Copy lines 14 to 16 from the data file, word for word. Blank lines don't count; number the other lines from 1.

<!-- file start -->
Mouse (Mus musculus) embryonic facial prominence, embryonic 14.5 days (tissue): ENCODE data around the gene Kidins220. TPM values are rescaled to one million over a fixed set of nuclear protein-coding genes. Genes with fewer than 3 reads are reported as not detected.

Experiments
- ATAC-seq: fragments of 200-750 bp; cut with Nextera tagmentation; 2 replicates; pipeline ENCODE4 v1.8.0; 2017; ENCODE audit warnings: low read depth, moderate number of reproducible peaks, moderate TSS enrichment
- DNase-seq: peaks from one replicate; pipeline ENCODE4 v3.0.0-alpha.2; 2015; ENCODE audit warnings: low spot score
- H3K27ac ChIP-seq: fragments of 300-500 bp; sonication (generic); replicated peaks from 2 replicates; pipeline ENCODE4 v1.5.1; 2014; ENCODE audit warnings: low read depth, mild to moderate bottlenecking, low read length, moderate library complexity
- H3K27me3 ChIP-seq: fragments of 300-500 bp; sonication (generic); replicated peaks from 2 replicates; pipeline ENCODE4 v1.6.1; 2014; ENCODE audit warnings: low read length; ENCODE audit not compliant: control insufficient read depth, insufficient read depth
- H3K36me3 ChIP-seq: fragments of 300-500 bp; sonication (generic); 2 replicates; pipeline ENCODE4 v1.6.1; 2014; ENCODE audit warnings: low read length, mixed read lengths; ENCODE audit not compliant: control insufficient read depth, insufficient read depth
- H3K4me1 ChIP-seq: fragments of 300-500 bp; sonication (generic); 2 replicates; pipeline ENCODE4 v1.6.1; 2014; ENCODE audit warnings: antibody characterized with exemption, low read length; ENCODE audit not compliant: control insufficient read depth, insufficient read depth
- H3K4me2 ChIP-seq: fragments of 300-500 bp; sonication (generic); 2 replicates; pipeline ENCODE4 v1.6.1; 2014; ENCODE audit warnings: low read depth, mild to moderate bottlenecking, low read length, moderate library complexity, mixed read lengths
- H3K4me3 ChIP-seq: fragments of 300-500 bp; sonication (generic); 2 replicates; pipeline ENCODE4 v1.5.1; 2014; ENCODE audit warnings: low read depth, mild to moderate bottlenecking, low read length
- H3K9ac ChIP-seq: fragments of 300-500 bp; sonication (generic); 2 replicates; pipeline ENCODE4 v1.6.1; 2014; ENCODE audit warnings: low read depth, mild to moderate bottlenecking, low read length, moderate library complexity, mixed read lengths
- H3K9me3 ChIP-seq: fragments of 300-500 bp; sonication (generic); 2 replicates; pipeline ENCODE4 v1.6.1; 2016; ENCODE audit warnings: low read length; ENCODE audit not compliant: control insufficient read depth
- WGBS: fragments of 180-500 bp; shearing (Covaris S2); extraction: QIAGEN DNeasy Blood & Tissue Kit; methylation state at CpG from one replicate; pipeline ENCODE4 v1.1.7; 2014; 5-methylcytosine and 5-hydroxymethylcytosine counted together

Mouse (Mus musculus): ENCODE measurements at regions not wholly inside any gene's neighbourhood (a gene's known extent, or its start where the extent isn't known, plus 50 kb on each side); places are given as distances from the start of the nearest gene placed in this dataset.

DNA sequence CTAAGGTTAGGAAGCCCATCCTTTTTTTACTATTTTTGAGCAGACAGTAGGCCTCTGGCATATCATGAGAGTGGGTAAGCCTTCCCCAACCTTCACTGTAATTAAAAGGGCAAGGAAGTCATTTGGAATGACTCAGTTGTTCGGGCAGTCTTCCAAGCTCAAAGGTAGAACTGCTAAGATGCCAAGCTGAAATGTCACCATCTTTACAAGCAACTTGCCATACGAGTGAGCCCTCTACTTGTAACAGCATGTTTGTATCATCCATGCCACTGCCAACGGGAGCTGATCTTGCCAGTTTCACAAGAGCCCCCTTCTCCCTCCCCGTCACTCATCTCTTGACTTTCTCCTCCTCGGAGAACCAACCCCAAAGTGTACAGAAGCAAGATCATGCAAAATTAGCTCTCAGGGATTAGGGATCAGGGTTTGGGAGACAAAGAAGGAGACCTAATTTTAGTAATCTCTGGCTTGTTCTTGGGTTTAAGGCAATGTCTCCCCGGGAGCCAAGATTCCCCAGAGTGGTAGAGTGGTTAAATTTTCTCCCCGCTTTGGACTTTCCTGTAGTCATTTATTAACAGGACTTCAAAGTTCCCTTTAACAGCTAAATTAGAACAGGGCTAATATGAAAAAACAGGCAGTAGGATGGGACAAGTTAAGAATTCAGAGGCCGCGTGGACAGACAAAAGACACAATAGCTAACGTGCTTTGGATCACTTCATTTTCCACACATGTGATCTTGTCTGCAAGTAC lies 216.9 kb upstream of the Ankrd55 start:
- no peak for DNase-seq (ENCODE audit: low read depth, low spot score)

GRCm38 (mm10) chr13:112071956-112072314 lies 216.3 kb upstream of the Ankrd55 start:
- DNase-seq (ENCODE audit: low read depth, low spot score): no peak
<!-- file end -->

Mouse (Mus musculus): ENCODE measurements at regions not wholly inside any gene's neighbourhood (a gene's known extent, or its start where the extent isn't known, plus 50 kb on each side); places are given as distances from the start of the nearest gene placed in this dataset.

DNA sequence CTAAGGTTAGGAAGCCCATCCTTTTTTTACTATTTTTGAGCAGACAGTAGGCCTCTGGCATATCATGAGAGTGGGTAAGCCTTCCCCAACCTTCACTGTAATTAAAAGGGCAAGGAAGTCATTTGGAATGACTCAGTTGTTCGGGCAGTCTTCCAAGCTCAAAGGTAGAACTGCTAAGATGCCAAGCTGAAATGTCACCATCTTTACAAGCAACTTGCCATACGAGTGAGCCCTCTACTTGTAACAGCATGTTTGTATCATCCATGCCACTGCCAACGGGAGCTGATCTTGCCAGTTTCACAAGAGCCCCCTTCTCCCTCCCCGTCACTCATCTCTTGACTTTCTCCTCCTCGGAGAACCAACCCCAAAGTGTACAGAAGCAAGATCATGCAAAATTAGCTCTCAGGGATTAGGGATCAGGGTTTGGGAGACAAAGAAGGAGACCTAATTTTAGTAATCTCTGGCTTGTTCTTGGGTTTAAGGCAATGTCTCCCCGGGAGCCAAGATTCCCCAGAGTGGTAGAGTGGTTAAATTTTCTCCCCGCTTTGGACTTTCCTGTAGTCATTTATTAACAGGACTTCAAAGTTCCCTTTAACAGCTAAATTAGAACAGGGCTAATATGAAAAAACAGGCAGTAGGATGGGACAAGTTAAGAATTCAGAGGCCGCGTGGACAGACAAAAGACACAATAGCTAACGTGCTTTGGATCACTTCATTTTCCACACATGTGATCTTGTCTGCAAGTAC lies 216.9 kb upstream of the Ankrd55 start:
- no peak for DNase-seq (ENCODE audit: low read depth, low spot score)